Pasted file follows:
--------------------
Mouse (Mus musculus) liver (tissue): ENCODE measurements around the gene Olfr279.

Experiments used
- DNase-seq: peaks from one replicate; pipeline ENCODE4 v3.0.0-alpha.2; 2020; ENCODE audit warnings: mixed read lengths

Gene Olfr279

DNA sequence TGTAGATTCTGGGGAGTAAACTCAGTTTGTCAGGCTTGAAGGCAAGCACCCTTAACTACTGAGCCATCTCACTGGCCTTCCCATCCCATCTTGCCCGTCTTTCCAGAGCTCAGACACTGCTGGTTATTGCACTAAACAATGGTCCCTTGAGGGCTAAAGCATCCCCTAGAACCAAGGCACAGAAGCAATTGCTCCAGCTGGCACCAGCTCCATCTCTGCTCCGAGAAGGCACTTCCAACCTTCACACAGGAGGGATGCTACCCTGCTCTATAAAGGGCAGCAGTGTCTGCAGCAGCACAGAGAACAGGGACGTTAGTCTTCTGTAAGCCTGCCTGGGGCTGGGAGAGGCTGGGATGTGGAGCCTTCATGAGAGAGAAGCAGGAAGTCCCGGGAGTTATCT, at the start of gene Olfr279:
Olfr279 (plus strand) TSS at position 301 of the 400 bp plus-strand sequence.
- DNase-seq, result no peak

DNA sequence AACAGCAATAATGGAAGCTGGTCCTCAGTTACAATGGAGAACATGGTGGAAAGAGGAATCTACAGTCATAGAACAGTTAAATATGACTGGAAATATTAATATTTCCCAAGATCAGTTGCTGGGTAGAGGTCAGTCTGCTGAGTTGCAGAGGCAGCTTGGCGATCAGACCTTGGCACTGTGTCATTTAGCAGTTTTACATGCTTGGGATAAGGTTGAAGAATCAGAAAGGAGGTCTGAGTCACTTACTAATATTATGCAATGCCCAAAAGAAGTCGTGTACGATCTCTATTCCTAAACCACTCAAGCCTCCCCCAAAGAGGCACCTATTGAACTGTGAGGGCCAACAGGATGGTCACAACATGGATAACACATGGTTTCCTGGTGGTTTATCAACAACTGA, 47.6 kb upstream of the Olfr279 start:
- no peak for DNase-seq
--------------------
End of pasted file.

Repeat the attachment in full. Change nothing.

Mouse (Mus musculus) liver (tissue): ENCODE measurements around the gene Olfr279.

Experiments used
- DNase-seq: peaks from one replicate; pipeline ENCODE4 v3.0.0-alpha.2; 2020; ENCODE audit warnings: mixed read lengths

Gene Olfr279

DNA sequence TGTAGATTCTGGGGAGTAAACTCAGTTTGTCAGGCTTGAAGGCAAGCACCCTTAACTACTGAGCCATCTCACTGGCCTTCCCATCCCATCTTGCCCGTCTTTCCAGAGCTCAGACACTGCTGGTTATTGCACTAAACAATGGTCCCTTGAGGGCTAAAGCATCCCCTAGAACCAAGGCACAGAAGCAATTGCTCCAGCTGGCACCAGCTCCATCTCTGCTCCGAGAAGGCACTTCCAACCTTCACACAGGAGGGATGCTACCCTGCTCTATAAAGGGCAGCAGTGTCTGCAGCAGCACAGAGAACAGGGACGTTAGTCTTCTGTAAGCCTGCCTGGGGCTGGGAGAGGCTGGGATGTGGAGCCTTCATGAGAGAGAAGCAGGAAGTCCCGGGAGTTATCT, at the start of gene Olfr279:
Olfr279 (plus strand) TSS at position 301 of the 400 bp plus-strand sequence.
- DNase-seq, result no peak

DNA sequence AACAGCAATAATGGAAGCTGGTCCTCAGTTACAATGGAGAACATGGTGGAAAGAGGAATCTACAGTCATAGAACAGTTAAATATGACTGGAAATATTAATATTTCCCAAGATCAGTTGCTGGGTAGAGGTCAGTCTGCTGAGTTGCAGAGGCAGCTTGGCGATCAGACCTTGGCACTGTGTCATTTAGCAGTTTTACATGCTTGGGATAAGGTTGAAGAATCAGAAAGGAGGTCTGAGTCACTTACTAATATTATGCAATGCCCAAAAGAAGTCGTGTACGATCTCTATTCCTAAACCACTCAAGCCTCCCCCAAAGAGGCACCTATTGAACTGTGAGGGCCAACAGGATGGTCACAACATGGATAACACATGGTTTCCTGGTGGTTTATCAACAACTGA, 47.6 kb upstream of the Olfr279 start:
- no peak for DNase-seq